“Test Nebraska has provided excellent value for the state,” he wrote, in providing “free and easily accessible” tests for the state’s residents.

Ricketts has also steadfastly defended the signing of the emergency contract, saying there were no options available besides the Utah group that could provide so many tests and the necessary lab equipment so quickly.

As of Friday, the program had delivered more than 437,000 test results — about a third of the 1.2 million COVID-19 tests performed in the state, Gage said.

But computer glitches and problems have arisen here and in other states.

For instance, the State of Utah no longer uses the Salt Lake City company Co-Diagnostics Inc., which has provided almost 700,000 COVID-19 test kits for Nebraska. Amid questions about why the Co-Diagnostics tests were picking up an unusually low number of positive readings compared with other tests, Utah opened up the bidding for a second round of tests.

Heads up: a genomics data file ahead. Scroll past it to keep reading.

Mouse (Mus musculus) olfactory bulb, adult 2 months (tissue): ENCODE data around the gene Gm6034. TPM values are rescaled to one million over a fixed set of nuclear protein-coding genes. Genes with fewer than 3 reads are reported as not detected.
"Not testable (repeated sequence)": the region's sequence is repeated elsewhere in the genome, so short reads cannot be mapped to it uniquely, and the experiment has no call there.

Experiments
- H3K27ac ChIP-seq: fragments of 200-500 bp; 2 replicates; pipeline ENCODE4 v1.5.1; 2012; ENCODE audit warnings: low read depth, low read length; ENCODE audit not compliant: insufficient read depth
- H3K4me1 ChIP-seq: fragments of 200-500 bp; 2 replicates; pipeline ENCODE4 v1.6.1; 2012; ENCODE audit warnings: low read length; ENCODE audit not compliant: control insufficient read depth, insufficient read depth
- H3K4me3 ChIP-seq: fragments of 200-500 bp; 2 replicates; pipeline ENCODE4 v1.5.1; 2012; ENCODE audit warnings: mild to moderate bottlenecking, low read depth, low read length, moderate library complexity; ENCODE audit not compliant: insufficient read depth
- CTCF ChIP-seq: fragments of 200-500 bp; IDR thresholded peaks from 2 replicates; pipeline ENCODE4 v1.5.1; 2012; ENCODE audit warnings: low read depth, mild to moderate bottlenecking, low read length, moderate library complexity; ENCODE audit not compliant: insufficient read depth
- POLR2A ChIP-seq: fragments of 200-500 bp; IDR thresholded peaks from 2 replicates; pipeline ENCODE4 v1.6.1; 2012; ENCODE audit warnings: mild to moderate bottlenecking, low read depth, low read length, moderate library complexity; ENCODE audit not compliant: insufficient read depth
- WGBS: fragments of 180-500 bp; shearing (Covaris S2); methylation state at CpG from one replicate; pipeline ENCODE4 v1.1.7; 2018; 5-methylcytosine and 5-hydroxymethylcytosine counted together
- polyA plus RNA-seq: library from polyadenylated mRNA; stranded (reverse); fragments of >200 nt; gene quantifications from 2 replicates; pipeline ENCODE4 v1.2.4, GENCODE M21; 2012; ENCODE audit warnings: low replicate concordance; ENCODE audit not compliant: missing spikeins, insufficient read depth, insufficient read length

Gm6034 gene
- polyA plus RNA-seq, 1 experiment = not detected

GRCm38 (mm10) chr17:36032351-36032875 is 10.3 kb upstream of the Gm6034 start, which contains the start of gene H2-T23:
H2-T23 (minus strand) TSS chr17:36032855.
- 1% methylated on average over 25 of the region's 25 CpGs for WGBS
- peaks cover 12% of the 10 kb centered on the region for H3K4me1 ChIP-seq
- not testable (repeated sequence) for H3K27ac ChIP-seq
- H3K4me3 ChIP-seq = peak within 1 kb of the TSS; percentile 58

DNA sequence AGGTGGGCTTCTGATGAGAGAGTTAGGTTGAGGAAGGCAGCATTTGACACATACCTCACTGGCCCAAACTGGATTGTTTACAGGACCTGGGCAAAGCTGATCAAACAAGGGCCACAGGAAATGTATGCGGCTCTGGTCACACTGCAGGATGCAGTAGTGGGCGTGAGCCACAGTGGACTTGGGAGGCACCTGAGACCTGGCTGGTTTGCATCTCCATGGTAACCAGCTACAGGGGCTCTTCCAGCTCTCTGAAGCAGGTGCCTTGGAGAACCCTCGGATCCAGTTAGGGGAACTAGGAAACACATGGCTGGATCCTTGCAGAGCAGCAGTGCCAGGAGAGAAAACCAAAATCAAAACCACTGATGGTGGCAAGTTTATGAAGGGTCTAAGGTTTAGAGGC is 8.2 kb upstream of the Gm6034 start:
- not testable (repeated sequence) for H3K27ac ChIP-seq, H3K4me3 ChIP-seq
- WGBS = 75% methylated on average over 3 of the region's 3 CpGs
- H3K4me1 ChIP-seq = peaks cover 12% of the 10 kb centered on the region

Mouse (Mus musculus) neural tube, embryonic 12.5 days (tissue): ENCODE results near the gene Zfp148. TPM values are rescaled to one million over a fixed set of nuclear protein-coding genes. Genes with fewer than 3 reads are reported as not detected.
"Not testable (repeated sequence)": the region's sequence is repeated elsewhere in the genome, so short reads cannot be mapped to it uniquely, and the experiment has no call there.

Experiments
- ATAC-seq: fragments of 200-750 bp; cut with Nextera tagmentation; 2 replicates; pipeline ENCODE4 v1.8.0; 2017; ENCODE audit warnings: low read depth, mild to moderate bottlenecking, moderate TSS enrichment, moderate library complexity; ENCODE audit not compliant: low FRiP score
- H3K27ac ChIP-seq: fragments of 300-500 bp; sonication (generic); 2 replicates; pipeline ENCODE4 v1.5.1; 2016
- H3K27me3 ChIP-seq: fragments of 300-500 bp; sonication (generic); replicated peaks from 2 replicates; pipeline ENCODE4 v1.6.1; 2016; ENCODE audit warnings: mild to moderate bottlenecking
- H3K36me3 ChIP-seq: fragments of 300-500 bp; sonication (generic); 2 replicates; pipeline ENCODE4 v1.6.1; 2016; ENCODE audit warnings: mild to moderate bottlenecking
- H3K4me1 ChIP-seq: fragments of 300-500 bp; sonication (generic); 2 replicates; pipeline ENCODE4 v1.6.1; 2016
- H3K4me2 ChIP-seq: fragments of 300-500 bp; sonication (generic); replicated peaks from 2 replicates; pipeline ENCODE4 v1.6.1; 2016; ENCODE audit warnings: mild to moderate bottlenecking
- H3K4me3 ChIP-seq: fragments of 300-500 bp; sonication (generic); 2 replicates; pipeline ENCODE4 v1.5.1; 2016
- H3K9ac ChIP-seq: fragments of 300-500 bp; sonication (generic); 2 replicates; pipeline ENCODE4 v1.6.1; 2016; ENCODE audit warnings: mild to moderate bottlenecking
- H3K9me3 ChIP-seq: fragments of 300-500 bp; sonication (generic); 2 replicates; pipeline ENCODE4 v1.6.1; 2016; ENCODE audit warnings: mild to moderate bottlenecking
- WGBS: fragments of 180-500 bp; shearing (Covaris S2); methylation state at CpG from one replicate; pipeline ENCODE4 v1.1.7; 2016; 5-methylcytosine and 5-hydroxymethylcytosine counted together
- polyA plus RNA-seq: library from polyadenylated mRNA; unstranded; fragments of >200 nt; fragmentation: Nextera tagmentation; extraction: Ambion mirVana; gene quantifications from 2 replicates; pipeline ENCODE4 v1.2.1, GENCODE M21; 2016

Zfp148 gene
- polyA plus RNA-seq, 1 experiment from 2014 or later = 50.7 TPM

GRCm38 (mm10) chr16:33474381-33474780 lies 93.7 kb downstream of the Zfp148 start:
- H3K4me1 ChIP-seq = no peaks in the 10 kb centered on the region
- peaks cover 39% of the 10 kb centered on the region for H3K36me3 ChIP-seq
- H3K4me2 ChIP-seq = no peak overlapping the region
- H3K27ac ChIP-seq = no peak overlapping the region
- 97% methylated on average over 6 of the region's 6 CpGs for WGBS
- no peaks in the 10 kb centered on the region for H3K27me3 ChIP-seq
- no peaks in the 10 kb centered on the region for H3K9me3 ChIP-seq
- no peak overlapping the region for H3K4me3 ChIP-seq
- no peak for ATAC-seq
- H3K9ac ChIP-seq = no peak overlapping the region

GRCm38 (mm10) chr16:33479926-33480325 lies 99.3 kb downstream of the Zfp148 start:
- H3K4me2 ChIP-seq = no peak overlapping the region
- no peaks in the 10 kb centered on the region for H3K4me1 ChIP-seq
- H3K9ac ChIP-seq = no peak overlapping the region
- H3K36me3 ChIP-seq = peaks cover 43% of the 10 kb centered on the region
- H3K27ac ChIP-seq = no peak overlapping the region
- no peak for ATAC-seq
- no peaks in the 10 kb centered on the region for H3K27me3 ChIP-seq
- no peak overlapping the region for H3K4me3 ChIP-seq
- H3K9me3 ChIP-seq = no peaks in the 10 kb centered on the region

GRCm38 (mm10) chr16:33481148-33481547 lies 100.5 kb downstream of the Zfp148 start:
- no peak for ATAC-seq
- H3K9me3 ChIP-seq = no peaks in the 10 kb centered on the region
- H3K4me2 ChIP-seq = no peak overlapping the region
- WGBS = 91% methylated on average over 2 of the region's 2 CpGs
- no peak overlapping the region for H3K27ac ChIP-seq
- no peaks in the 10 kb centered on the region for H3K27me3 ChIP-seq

A California firm, Fulgent Therapeutics, was selected as the new supplier for TestUtah after scoring much higher on its level of expertise, the Salt Lake Tribune reported last month.

Gage said the Cornhusker State is “very pleased” with the performance of the Co-Diagnostic tests provided here, though he added that the state was “evaluating its options” about opening up bidding for future test purchases.

Nebraska received 540,000 tests from the company via the initial contract and has purchased an additional 110,000 tests for $3.75 million, according to Gage.

“Our validation shows the positivity rate (for Co-Diagnostics products) is consistent with FDA and CDC guidelines,” he said.

The state regularly tests the accuracy of its TestNebraska tests with known test results from the state’s Public Health Lab, he said. In the most recent tests, on Oct. 26, the sensitivity rate for the TestNebraska tests was 95%, meaning that in 95 of 100 tests, they accurately matched the testing done at the Public Health Lab.